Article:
I ended my last post by saying the final day of the 2016 Albuquerque International Balloon Fiesta may be a bust. It was raining when I went to bed Saturday night and looking at the forecast, I fully expected to hear raindrops on the roof when my 4:30am alarm sounded. I was surprised to find it wasn’t raining and dragged myself out of bed.
Brad picked me up at the Fiesta Park entrance. I had a nice chat with Johnny, the security guy there, while I was waiting. Hanging out with Johnny for 15-20 minutes every morning for nine days straight gave us a chance to get to know each other.
Breakfast burritos and excellent locally roasted coffee from Piñon coffee was served to pilots and crew at the pavilion. A great start to the day. They do a great job of feeding about 1700 pilots and crew on weekdays and up to 2200 on the weekends.
The pilot’s briefing had weather info that caught me by surprise. It seemed like a nice morning with favorable winds, however there was some ground fog to the east and the possibility of more fog in the river bottom as the dew point and temperature were close.
After sunrise, Brad gave the go-ahead to unload and assemble the Heart’s A’Fire hot air balloon. We had it cold inflated and I expected Brad to fire the burners at any moment when we were given the command to stand down. I didn’t know what was up but soon found out that the field had been closed due to the fog bank to the east. Ground fog can be very dangerous for flight as it makes it impossible to see and identify obstacles for landing.
We were soon back at it, inflating the balloon. I really like manning the throat of the balloon and watching it inflate. It can be taxing at times as wind or the weight of the sponsor banner makes the balloon want to roll on the ground. It’s important to keep the envelope properly oriented with the basket so the lines don’t twist and tangle. The lines connecting the basket to the envelope are numbered and we strive to keep number 10 and 11 centered on top as the basket lies on its side. I had some muscle soreness every day for the first week of the Fiesta but now I’ve worked myself into shape – just as we’re finishing up.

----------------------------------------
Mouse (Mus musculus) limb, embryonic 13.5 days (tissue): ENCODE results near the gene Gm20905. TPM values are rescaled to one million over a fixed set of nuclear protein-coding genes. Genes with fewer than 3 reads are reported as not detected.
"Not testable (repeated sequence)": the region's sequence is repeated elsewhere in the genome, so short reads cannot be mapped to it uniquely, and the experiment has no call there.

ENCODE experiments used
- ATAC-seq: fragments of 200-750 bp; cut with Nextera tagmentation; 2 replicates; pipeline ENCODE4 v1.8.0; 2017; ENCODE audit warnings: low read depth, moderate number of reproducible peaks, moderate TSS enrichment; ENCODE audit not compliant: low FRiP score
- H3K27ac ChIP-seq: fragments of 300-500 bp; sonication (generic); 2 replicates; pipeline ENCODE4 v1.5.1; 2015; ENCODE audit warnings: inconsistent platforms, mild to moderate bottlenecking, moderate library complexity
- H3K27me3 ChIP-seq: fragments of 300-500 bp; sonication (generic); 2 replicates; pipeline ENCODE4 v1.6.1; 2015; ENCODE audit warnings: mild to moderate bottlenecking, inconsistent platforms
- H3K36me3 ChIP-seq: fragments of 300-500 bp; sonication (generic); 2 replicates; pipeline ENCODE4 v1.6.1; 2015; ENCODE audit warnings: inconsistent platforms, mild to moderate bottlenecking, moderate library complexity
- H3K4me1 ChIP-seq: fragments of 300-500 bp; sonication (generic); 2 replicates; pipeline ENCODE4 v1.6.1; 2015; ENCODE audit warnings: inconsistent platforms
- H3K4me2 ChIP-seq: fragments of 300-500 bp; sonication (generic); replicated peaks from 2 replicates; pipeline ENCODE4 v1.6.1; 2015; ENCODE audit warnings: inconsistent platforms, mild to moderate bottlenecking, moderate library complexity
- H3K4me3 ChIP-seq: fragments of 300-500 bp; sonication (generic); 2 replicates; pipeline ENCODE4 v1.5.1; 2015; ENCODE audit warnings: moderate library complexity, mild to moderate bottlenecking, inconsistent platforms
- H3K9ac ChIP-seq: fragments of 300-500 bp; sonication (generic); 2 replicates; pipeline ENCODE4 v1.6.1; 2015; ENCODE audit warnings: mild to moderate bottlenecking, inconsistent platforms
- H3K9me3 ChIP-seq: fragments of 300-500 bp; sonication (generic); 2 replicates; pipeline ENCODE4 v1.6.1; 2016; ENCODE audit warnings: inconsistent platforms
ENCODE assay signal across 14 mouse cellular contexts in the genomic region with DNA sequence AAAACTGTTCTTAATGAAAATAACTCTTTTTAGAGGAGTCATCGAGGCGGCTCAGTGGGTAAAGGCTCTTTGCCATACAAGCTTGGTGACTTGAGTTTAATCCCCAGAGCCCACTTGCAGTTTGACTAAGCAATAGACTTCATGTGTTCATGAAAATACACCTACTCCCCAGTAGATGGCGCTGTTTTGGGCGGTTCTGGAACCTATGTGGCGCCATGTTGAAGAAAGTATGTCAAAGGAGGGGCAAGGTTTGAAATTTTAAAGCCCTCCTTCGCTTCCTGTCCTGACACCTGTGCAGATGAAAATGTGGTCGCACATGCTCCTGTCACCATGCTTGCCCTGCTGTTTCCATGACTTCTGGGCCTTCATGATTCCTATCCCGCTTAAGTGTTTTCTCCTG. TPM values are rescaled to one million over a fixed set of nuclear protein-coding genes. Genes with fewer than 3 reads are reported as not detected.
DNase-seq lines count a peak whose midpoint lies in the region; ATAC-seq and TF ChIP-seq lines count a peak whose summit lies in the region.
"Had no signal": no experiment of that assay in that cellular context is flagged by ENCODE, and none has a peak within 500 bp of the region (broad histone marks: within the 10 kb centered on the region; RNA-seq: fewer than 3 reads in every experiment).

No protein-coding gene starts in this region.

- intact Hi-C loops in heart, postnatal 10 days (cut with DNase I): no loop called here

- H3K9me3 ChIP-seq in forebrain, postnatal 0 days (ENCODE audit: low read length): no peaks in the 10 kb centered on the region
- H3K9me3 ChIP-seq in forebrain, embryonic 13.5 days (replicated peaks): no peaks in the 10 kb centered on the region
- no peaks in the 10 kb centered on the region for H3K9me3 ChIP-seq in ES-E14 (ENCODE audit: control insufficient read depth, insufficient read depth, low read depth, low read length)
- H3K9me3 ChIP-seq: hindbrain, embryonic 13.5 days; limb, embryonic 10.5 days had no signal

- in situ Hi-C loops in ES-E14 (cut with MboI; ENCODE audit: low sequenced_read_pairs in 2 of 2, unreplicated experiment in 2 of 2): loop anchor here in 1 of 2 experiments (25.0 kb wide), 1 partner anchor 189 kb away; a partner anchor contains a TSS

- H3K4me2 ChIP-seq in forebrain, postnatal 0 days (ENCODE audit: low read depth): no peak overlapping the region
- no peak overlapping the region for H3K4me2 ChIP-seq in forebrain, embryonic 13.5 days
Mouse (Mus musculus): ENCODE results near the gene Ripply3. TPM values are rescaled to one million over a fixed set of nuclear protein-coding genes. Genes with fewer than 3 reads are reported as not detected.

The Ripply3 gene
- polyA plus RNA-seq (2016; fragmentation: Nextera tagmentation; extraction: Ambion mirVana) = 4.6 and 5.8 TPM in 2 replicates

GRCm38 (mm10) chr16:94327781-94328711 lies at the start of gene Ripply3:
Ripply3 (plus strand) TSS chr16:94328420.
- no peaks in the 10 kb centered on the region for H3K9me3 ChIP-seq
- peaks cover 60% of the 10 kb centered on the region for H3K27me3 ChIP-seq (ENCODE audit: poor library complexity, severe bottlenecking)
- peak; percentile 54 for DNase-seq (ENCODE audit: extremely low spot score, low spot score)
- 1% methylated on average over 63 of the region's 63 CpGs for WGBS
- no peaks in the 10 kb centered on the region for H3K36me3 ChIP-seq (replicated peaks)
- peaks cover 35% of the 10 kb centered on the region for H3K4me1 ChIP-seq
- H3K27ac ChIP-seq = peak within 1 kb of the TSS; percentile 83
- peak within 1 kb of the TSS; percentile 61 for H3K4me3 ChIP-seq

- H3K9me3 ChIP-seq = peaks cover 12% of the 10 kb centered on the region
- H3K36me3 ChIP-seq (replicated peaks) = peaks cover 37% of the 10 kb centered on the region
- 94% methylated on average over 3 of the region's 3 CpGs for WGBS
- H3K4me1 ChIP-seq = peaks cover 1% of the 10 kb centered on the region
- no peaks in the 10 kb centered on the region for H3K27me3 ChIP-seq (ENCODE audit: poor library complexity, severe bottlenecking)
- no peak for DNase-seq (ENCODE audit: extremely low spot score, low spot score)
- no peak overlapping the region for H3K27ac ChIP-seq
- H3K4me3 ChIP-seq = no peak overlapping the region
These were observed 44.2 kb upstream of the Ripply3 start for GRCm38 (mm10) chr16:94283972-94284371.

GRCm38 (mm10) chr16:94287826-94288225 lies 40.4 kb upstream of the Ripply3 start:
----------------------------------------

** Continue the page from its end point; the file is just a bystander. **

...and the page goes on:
Brad’s passengers for the day were a special pair of siblings – brother and sister. They are the children of a good friend of Brad’s that’s an avid extreme hiker – more of a rock/mountain climber than hiker from what I understand. About three weeks ago, he disappeared while hiking 14,000 foot peaks in Colorado. Search and rescue operations searched for eight days before they were suspended. The kids haven’t been out of the house since his disappearance. Brad thought it would be good for them to get out, have a flight in the balloon and enjoy a day. He contacted their mother and invited them to go up.
We were given the thumbs up by the launch director and they were off!
We chased the balloon over to 2nd Street, west of the field. Brad had it working as he flew high and went north over the Sandia Pueblo Reservation, then dropped altitude and came back south down low. In fact he went low enough to dip the basket in the Rio Grande River – what they call a splash and dash! He did this a couple of times.
After more than an hour of flight time, he landed near the water diversion channel – about 150 yards from his landing the day before. This time he was on the west side of the channel and the access road had a locked gate. Lucky for us, a Sandia Tribal Police Officer had a key and unlocked the gate for us. Last year I heard horror stories of how the tribe treated balloonists and crews that landed on the reservation. This year there seems to be much more understanding and cooperation – I haven’t heard any bad stories, only good news.